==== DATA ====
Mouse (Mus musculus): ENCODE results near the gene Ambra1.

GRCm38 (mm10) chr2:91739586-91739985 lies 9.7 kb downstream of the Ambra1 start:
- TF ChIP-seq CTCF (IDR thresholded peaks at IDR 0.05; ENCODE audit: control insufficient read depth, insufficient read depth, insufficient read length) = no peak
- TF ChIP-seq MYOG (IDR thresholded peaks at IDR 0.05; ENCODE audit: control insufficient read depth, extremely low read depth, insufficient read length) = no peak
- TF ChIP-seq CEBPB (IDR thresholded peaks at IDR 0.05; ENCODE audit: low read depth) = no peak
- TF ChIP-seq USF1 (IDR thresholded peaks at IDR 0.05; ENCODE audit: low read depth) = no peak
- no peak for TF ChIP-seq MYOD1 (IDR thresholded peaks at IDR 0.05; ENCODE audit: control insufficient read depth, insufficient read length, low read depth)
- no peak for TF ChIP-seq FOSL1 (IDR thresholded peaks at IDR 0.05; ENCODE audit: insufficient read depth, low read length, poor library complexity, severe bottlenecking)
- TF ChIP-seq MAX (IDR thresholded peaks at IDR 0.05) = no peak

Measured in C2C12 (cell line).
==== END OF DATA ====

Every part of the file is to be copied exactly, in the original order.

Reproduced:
Mouse (Mus musculus): ENCODE results near the gene Ambra1.

GRCm38 (mm10) chr2:91739586-91739985 lies 9.7 kb downstream of the Ambra1 start:
- TF ChIP-seq CTCF (IDR thresholded peaks at IDR 0.05; ENCODE audit: control insufficient read depth, insufficient read depth, insufficient read length) = no peak
- TF ChIP-seq MYOG (IDR thresholded peaks at IDR 0.05; ENCODE audit: control insufficient read depth, extremely low read depth, insufficient read length) = no peak
- TF ChIP-seq CEBPB (IDR thresholded peaks at IDR 0.05; ENCODE audit: low read depth) = no peak
- TF ChIP-seq USF1 (IDR thresholded peaks at IDR 0.05; ENCODE audit: low read depth) = no peak
- no peak for TF ChIP-seq MYOD1 (IDR thresholded peaks at IDR 0.05; ENCODE audit: control insufficient read depth, insufficient read length, low read depth)
- no peak for TF ChIP-seq FOSL1 (IDR thresholded peaks at IDR 0.05; ENCODE audit: insufficient read depth, low read length, poor library complexity, severe bottlenecking)
- TF ChIP-seq MAX (IDR thresholded peaks at IDR 0.05) = no peak

Measured in C2C12 (cell line).